I'm a day late with this, but here it is.
For me the 29th is always harder than the 16th. The 16th at least represents some sort of finality, an unmistakable conclusion. It is an end point. The 29th is full of possibilities, unanswered questions that tug at edges my composure. The improvements are noticeable but incremental. October 29th was more unbearable than November 29th. Even the monthly counting itself represents a fascination that should have been ebbing. James would have been 13 months old, over a year and rapidly heading away from the period in which age is measured in months. I don't tell people I'm 335 months old for instance, and I suspect neither to do you. At first we measure in days, then weeks, then months and before you surrender to years entirely you're in elementary school, lording your five "and a half" over classmates. James will never make that progression, and so just as he's frozen in time so are the units in which I keep calculating his age. 9. 10. 11. 12. 13. Five 29s gone. Almost half a year. I'm sure one day it'll stop, but I wonder when.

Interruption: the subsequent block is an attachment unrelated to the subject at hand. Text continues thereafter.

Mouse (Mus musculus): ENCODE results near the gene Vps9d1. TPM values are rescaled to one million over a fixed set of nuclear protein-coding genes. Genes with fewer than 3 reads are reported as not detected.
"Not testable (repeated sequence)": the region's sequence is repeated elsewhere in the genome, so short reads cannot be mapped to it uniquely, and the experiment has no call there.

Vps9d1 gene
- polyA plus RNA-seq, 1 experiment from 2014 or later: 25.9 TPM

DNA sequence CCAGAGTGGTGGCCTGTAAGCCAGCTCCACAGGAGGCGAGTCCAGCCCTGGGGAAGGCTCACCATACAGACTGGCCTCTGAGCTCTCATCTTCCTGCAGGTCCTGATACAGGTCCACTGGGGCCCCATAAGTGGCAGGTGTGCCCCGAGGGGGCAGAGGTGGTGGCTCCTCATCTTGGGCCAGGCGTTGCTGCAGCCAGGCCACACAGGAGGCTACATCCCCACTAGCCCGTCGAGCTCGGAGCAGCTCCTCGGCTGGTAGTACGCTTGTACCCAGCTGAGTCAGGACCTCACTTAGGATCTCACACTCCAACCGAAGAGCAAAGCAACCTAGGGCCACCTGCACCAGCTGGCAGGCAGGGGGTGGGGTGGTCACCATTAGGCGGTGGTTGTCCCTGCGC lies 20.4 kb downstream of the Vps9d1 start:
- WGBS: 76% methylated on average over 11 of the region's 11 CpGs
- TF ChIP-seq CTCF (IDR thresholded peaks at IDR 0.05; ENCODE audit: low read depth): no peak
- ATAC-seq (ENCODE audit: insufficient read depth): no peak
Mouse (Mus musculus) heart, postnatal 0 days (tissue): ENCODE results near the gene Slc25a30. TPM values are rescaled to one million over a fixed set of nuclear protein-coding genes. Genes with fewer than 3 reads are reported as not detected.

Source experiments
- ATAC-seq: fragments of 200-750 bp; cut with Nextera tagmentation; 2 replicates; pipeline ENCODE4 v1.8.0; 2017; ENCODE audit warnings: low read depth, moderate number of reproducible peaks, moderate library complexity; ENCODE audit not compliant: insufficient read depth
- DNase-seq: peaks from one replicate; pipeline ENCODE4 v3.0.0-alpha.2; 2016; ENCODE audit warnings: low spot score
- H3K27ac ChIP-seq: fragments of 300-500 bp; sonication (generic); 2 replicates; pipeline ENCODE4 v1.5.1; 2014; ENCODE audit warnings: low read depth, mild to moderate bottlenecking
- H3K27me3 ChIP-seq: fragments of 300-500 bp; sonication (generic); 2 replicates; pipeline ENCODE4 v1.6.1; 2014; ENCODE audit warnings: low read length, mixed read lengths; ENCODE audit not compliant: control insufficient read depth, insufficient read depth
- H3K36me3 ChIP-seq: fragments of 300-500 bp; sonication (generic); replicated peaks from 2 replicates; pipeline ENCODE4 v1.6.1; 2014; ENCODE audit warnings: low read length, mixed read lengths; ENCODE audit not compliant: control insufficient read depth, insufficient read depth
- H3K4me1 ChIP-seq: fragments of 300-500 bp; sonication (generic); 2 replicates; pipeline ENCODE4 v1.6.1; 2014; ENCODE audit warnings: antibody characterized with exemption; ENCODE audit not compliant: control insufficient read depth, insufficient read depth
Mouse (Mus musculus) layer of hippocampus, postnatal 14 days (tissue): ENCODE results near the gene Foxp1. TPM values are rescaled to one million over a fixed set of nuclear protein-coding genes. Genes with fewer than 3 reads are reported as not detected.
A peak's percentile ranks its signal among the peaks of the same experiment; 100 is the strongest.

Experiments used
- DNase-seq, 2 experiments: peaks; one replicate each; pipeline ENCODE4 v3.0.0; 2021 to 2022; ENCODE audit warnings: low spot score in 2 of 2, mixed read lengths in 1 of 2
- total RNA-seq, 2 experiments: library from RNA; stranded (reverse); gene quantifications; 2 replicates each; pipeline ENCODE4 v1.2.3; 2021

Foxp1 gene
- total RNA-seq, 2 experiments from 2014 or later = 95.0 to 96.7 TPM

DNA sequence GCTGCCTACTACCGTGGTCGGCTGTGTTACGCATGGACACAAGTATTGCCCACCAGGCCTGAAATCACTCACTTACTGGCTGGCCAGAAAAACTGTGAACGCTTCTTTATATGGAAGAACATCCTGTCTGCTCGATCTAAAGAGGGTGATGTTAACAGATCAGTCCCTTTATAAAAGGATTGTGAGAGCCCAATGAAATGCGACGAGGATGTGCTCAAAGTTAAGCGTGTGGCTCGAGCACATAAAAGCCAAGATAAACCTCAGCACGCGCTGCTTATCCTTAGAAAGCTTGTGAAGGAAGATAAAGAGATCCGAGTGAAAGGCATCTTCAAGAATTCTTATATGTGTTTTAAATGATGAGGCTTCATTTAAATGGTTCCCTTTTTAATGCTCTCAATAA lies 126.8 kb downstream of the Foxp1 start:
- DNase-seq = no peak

Each time,it seems something else strikes me in exactly the wrong way. Today for some reason is was the background picture on my phone. It's of James and Kara, posing before his last photo shoot with photolanthropy. We coaxed a smile from him and he's bouncing on Kara's hip. We don't know what's coming and we're happy. It was one of our last good days, before salt, swelling and the tumor caught up to us. His pictures are everywhere of course, but today each time I turned to my phone the dateline under the time of "Tuesday, November 29th" grabbed me. When will I change the background? There will be no new pictures. What would I have changed it to? James walking, talking, chasing the dogs? Rhetorical questions, all. It's always something.
For me, the best response is usually to do something. What isn't necessarily as important as the act itself. Work, find a new book, watch a movie, work out, it doesn't really matter. The important thing is to have something to do in order to prevent the rhetorical questions from devolving into a rhetorical narrative. I'm not suggesting reflection isn't important, it is, but for me at least it's important that it be at least purposeful. Four hours in bed focused on loss rarely helps me. There's a place for it, but I try to leaven my reflections with the good things when I can. James made me smile much more than anything else. When I can remember the good things as they were, not in the light of what isn't, I feel better. I still mark the time, but I can remember the 8 29s we had to celebrate and cherish them accordingly. This is sometimes easier in theory than practice.
So today it was the phone. We'll see what December brings. I've attached a photo of the last of James' weekly pictures. This is from his second full day in the hospital. He'd had surgery and been under general anesthesia multiple times within 48 hours of this picture, but the boy just can't stop smiling.
Thank you for your continued thoughts and prayers.